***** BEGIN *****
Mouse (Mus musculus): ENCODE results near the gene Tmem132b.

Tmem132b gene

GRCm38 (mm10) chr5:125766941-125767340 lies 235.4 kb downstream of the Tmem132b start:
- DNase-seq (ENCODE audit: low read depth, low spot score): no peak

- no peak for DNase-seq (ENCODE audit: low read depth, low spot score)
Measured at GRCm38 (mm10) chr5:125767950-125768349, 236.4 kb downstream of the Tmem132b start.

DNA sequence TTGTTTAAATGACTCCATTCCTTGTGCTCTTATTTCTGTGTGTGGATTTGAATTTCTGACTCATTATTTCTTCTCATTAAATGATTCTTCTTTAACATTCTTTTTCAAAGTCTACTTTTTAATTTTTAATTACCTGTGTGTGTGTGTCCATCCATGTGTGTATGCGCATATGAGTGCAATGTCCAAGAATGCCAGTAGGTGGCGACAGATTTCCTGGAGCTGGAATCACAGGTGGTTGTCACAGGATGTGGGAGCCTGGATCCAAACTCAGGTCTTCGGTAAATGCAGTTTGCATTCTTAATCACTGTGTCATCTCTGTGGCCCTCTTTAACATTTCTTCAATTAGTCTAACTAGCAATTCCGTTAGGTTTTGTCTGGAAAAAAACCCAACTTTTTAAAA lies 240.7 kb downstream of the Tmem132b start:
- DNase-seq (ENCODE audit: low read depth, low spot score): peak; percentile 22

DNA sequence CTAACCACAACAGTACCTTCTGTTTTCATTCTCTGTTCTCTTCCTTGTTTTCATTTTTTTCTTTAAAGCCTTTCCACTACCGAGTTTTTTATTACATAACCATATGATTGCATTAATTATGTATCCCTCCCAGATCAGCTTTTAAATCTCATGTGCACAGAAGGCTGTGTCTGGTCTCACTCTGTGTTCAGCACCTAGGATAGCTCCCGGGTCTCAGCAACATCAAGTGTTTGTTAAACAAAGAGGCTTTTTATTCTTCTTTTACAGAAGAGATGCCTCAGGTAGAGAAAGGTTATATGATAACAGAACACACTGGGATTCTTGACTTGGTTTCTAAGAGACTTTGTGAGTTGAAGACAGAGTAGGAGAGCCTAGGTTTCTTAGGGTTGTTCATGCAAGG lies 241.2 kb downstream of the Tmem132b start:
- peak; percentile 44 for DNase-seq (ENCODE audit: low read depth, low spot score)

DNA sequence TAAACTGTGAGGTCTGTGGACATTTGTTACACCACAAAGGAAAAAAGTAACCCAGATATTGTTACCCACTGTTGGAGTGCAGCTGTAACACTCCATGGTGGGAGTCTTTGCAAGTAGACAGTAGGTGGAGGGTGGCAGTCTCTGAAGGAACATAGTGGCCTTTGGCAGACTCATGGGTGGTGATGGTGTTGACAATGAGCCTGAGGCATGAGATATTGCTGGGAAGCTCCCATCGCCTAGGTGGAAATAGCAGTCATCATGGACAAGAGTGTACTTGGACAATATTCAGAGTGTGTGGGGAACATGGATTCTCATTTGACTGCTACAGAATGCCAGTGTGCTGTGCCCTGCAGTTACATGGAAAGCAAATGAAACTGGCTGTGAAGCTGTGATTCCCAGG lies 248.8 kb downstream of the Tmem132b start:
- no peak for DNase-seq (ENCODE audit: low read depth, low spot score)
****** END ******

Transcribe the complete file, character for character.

Mouse (Mus musculus): ENCODE results near the gene Tmem132b.

Tmem132b gene

GRCm38 (mm10) chr5:125766941-125767340 lies 235.4 kb downstream of the Tmem132b start:
- DNase-seq (ENCODE audit: low read depth, low spot score): no peak

- no peak for DNase-seq (ENCODE audit: low read depth, low spot score)
Measured at GRCm38 (mm10) chr5:125767950-125768349, 236.4 kb downstream of the Tmem132b start.

DNA sequence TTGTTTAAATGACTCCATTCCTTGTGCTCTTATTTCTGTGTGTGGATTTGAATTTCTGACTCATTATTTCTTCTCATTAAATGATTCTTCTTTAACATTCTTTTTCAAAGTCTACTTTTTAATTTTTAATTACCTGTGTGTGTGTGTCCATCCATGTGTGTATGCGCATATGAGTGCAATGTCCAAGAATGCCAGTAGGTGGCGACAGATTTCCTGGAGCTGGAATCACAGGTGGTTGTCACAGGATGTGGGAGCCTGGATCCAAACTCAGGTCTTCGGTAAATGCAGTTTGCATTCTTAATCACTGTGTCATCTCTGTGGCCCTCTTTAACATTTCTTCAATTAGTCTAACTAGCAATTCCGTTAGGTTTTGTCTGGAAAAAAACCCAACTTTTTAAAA lies 240.7 kb downstream of the Tmem132b start:
- DNase-seq (ENCODE audit: low read depth, low spot score): peak; percentile 22

DNA sequence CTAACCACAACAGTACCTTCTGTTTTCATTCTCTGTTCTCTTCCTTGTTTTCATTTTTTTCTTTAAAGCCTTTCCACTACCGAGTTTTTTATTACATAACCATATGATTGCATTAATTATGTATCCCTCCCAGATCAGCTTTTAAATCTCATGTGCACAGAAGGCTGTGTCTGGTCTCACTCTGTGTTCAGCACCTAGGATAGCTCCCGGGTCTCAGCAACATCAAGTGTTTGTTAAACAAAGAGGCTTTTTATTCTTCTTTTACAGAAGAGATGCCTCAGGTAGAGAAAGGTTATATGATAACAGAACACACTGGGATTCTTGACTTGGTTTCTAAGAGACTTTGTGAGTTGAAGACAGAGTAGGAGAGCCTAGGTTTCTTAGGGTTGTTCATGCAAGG lies 241.2 kb downstream of the Tmem132b start:
- peak; percentile 44 for DNase-seq (ENCODE audit: low read depth, low spot score)

DNA sequence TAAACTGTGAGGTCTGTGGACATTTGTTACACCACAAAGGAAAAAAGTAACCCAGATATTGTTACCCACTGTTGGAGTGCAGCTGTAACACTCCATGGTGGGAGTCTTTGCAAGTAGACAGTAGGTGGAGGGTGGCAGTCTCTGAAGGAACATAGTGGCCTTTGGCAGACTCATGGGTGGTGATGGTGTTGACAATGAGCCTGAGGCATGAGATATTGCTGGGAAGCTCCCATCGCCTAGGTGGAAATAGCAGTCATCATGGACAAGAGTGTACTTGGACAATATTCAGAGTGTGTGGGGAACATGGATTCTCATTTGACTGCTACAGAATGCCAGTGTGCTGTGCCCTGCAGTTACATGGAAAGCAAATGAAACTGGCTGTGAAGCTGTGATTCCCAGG lies 248.8 kb downstream of the Tmem132b start:
- no peak for DNase-seq (ENCODE audit: low read depth, low spot score)